Even with our blessed trade winds filling sails and contributing to the good vibes year-round, there’s still one unmistakable fact about summers in the Caribbean that anyone visiting between now and late-September would be wise to consider: it’s hot!
Now, it’s not Africa-hot, or the 100-degree pressure-cooker that is New York City in mid-August, but you definitely work up more of a sweat adventuring around the region this time of year. To date, we’ve provided lots of good drink suggestions to help you keep cool in the Caribbean, but today we’re setting the dial all the way at cold… as in ice-cold, super-yummy ice cream!
Now, as warm as our islands can get, it should come as no surprise that the Caribbean produces some of the world’s very best ice cream, with a wide range of tantalizingly exotic local flavors cooling hearts up and down the island chain for hundreds of years. As a native Crucian, I’m proud to say that one of those very best Caribbean ice creams is St. Croix’s own Armstrong’s.
As you can see on the sign atop their shop in Frederiksted, Armstrong’s has been producing homemade ice cream in St. Croix for 112 years. During my childhood in St. Croix, we always had a tub of another local favorite, Island Dairies, in the freezer. That was good, but better-suited to everyday use, like a favorite pair of jeans.
Armstrong’s, on the other hand, was special; more of a once-a-week treat…the Sunday best to those favorite jeans.
In those days, the Armstrong family ran the business from their home, bringing their special treats to the masses by way of a light-green truck, “Quality at Its Best” inscribed on the side. Anyone and everyone on the island knew that truck and looked forward to cooling treats inside.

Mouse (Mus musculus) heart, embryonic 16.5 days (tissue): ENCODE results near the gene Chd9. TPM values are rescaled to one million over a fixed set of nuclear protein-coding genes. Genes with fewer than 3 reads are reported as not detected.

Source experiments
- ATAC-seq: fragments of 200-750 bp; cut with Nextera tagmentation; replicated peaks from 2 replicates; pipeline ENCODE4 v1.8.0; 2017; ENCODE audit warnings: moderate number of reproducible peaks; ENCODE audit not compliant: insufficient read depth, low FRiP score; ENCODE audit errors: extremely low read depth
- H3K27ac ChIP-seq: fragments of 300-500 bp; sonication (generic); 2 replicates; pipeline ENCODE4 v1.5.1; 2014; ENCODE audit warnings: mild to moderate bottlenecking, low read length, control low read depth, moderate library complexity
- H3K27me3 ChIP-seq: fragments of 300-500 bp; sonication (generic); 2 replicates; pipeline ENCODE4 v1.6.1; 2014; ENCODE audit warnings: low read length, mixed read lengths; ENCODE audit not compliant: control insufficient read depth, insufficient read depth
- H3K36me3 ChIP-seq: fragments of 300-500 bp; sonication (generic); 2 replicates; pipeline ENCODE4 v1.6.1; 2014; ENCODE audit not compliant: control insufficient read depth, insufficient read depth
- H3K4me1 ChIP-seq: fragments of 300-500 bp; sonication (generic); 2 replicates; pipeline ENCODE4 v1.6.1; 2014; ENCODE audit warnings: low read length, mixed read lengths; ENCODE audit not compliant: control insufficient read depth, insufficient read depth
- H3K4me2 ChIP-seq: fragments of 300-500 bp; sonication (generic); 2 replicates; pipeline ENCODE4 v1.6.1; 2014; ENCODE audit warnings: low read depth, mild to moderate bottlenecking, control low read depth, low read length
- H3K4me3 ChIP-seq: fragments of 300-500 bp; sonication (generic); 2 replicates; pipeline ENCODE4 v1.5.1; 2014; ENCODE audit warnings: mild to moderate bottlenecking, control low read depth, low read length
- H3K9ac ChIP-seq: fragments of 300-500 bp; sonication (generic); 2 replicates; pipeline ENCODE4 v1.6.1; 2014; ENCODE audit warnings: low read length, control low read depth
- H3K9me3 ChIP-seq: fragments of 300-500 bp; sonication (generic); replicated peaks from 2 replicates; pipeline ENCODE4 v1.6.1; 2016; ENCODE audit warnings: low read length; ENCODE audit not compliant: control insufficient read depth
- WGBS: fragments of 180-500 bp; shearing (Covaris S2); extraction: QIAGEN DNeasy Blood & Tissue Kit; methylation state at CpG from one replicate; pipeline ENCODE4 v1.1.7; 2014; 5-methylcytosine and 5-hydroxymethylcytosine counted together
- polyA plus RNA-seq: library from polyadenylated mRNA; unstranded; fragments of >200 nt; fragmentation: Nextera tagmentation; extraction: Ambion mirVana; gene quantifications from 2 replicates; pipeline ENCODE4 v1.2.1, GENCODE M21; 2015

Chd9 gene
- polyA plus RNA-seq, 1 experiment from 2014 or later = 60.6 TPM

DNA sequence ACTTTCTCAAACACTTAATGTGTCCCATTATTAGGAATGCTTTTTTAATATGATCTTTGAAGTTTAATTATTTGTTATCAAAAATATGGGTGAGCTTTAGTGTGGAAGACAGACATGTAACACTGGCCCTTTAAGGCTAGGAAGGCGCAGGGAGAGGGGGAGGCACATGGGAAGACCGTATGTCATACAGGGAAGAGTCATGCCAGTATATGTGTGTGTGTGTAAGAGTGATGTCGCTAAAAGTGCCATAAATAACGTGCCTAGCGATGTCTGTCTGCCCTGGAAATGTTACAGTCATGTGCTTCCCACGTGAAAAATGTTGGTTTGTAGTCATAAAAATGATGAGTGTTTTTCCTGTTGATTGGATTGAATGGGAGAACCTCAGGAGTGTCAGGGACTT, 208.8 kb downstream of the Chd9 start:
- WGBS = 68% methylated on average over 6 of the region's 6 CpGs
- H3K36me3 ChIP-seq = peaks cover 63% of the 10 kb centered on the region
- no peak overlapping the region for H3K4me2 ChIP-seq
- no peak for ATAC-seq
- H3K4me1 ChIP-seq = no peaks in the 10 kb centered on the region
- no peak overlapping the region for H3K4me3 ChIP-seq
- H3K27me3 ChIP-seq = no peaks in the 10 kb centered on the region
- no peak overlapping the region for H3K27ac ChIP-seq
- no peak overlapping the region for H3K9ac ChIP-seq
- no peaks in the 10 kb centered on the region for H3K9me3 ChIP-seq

The big reason why is also right on the sign – Armstrong’s serves real homemade ice cream here, the kind with big chunks of good stuff conspicuously wedged into the cold and creamy treasures, the better to let the natural flavors shine in your cone or cup.
And what wonderfully natural flavors they are! You might be able to get almond, banana, butter pecan, cherry vanilla and rum raisin ice cream just about anywhere. If you’re in the Caribbean, you can probably find guava, mango, passion fruit, or our Dad’s favorite, soursop, too.
But tell me, how easily can you get your hands on gooseberry ice cream? This is by far and away the most popular Armstrong’s flavor among local Crucians, the tart seasonal fruit a bit of an acquired taste for those weened on more typically sweet ice creams in the States and elsewhere over the years.
But this is St. Croix, and if you want to get a real taste of the island, Armstrong’s is a must.
Here, we make all our ice cream fresh daily by ourselves using real fruits grown right here in St. Croix, so you can’t beat it.
So says Etty Armstrong, whose husband, Cedric, is the latest Armstrong to carry on the family tradition. His grandmother originated the Armstrong’s Homemade Ice Cream business in 1900, and it is primarily her recipes that Cedric and Etty still follow to this day.
Now, there’s hardly a bad day to visit Armstrong’s (except Monday’s when they’re closed), but one day in particular is very, very special indeed. I’m talking about the last Sunday right before Christmas, the only day of the year when you can get guavaberry ice cream at Armstrong’s!
The family also serves up some guavaberry during the Ag Fair in February, but the pre-Christmas event is legendary. I haven’t been back home for Christmas since Armstrong’s opened the location pictured above in 1996, but I can imagine the line snakes out the door on guavaberry Sunday, with traffic backed up all along Centerline Road – a true Crucian confusion certainly worth the trouble.
Armstrong’s is open Tuesday to Saturday from 7am to 7pm. Sunday hours are 11am to 7pm. In addition to ice cream, Armstrong’s also offers breakfast and deli treats. Breakfast is served 7am to 10:30am Tuesday-Saturday. On Monday’s Etty and Cedric take a break, and who can blame them? It must take a lot to make the world’s best ice cream!